I subscribe to the Handcrafted HoneyBee newsletter, and I’m always impressed by how well our client, Stacia Guzzo, knows her audience and is able to keep her newsletter interesting and engaging. Her recent email about the evolution of her trade show booth is one that I wanted to share with you! –Arianne
There are times in life when new things feel exceptionally scary.
Sometimes the new things are small: a new schedule. A different teacher. A new pet.
Sometimes the things are much bigger: a move to a totally new location. A new job. Starting college (or your child leaving for college). A choice for sobriety. A new baby.
A shift into new territory comes with a bit of discomfort, no matter how good it is in the larger picture of our lives.
Back in January, I experienced that very discomfort from a new experience—and the implications on our lives as business owners have been significant. I exhibited at my very first trade show. And I felt so, so small.
If you’re unfamiliar with what a trade show might be, imagine it as a gigantic, temporary candy shop for store owners. It’s a place where hundreds (sometimes thousands!) of businesses, large and small, put their best foot forward. Everyone’s goal is the same: entice buyers from boutiques and big box retailers alike to consider selling their products.
On a cold, rainy morning six months ago, I set up a small booth at the Las Vegas Market and hoped that the buyers who walked by would see all of the love, sweat, and time poured into our microbusiness. I planned our booth for weeks ahead of time—I bought new furniture, painted props, and designed catalogs.
It was intimidating to watch people come by, look us over, and consider and what we had to offer.
At the time, I had wanted our booth to look PERFECT for that first show so we could get into as many new stores as possible. In retrospect… it didn’t look bad. But compared to many other talented artists around us, it didn’t necessarily stand out as stunning.
I learned lessons throughout that first trade show—things I never could have known without actually doing it—about what worked and what didn’t. I learned about what translated well and what was confusing to buyers. I learned how much was too much and what I wished I had brought instead.
And afterward, even though I knew I would do a few things differently the next time, the scariness didn’t feel as scary anymore.
Improving a trade show booth design… one show at a time
So when we attended our next trade show a few months later, I gave it another try. Our next booth had a theme. We took a lot of time setting up, and we dove into the trade show hoping that our mission and message would come across more clearly.
This worked a little better—but again, I left feeling like there were things I could have done better. Robert and I took notes and thought of how we could improve our clarity and presentation.
And once again, the scariness diminished a bit.
Just a few weeks after that, I flew out to Dallas for a market show with our new sales rep group. SmartyPits was featured in their showroom, and they had professionally designed my space. All I had to do was come and tell my story as the maker!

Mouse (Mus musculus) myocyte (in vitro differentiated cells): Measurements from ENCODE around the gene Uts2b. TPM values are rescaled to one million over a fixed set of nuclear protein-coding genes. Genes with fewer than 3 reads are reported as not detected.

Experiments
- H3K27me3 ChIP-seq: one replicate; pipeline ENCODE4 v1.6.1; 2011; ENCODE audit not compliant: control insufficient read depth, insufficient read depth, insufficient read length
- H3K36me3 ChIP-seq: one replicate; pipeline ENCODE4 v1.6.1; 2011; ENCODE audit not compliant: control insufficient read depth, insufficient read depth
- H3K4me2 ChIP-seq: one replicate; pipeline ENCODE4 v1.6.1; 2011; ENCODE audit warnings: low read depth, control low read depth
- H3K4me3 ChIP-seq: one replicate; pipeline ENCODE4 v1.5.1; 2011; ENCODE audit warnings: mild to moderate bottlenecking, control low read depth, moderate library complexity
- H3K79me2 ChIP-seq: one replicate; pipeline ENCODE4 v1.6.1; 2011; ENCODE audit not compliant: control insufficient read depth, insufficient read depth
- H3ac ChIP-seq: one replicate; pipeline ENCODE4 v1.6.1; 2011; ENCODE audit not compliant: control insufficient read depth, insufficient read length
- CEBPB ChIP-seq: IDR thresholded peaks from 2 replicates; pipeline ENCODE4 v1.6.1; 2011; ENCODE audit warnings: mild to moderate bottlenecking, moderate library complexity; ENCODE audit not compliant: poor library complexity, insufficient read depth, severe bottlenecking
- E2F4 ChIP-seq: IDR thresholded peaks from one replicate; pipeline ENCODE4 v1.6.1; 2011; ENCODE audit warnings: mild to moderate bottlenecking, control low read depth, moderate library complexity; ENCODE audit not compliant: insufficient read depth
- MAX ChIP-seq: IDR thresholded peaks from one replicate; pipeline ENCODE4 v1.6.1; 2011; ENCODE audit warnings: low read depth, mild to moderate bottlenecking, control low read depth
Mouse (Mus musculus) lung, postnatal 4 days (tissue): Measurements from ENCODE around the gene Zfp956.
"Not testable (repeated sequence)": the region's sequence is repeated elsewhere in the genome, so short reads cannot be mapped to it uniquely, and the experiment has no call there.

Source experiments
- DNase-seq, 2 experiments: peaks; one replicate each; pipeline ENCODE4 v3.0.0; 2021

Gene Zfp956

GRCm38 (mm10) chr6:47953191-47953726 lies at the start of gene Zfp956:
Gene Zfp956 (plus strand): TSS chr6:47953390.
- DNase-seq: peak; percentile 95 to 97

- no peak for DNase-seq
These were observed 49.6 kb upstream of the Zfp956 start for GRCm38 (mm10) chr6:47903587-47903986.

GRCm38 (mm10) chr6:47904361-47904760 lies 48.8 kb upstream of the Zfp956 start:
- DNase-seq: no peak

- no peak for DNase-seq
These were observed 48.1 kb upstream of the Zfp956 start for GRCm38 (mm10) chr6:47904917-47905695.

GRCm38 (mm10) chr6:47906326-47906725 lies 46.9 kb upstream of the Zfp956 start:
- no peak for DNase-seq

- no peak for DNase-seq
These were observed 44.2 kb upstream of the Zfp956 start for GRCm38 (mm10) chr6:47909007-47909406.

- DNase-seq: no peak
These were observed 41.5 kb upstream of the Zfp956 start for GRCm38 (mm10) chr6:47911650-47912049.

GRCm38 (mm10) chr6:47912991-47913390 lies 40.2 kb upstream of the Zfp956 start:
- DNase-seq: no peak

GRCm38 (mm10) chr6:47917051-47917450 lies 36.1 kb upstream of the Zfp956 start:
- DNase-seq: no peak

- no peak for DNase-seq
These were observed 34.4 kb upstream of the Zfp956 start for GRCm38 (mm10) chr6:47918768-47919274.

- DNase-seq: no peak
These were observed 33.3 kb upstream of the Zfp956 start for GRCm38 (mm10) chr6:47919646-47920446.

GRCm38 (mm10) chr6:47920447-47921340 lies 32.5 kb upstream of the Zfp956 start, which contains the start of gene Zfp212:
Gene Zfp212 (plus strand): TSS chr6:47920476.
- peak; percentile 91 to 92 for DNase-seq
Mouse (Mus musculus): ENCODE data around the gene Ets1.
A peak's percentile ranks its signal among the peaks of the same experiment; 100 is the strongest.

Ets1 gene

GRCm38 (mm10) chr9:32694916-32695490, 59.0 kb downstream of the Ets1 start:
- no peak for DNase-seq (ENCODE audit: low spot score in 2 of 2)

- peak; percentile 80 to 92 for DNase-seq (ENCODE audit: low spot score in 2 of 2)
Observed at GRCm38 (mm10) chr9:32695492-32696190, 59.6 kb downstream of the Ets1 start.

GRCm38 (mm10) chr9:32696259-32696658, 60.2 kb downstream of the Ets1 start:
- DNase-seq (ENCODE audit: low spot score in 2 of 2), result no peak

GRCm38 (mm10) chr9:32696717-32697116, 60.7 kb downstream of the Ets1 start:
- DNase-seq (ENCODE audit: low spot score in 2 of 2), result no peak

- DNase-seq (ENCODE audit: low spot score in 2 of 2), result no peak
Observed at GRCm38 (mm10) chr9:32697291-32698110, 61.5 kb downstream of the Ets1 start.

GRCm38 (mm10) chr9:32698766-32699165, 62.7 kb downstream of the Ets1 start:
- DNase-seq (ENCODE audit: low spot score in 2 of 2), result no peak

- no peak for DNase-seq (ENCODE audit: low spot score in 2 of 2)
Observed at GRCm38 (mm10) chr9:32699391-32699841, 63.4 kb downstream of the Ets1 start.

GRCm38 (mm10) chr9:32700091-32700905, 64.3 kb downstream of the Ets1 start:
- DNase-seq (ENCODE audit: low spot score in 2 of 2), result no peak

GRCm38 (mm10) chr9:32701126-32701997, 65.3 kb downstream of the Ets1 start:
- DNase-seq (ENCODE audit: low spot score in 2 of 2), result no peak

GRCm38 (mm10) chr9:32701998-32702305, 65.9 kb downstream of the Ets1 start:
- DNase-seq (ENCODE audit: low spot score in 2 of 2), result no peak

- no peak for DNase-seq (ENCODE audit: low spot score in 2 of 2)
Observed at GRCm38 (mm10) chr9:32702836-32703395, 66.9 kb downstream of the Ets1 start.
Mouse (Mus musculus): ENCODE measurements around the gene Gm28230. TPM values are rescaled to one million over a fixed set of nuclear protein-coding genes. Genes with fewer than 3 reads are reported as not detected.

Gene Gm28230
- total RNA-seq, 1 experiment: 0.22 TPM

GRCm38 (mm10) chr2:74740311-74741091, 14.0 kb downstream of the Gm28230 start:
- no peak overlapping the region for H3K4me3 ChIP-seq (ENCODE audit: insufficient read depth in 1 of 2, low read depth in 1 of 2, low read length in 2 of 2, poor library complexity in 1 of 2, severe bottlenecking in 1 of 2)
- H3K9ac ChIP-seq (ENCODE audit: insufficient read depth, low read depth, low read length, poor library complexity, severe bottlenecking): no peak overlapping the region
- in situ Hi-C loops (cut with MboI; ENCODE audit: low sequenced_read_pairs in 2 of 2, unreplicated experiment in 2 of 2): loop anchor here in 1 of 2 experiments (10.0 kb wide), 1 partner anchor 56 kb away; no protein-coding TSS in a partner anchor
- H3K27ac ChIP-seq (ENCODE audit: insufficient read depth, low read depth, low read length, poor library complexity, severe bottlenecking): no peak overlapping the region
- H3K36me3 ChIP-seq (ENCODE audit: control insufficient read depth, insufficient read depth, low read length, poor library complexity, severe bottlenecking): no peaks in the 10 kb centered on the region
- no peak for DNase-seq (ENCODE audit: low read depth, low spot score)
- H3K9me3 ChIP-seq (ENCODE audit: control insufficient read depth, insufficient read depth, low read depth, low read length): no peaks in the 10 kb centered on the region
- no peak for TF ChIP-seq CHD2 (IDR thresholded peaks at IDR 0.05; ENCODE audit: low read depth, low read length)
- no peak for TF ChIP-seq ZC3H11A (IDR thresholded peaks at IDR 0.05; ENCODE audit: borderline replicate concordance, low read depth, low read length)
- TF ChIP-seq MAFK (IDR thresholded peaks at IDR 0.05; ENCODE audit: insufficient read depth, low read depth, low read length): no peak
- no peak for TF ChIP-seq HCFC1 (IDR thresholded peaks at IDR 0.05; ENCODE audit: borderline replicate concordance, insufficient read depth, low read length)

I was floored by the booth they had created:
It was so simple. So effective. So… perfect. They had conveyed effectively what I had struggled to express in my prior booth designs.
I walked around the showroom while I was there and studied the other booths. What worked, visually? Why had they been able to make such a compelling booth, where I had struggled?
You can’t skip over the hard parts
For a little bit, I felt frustrated that I couldn’t create such a clear, clean, joyful design on my own at a trade show. It wasn’t for lack of passion!
But the reality was this: I needed each experience to learn a little bit more.
Isn’t that such a common human experience? We want to feel totally comfortable and at ease with a new thing from the very beginning—the new job, or parenthood, or fitting into the new school, or adapting to the new schedule.
We wish we could skip over the hard part: the learning.
The part where we figure out what works and what doesn’t. Where we face the things that fall flat. Where we realize that we need to work harder at the things which are working.
Learning is one of the bravest things we can do. The chance to learn is ten times more valuable than the outcome of immediate success.
The opportunity to learn—to try, to receive constructive criticism, to adapt, to be praised—make us more compassionate, more emotionally and mentally agile, and more open to possibility beyond what we expected.
And so this weekend, we’re back at the Las Vegas Market for the second time. I’ve taken what I learned over the last 6 months—the critiquing eyes, the helpful suggestions, the confusion, the ‘A-ha!’ moments, and the guidance in the sales rep showroom—and I’ve come back to try again.
I think this might be our best booth yet.
I know there’s still plenty to learn. And I know that the design of a trade show booth isn’t, in the long run, that big of a deal.
But it’s significant to me, because it embodies a bigger lesson. It’s a lesson we all learn, again and again, and it’s a good one.
It’s the lesson that my best self is still out there, and that tomorrow I will get another chance to try to be that best self, from the knowledge I gained every day prior.
And, I suppose, that makes the lessons of tomorrow a little less scary. Or perhaps I just feel a little less scared.
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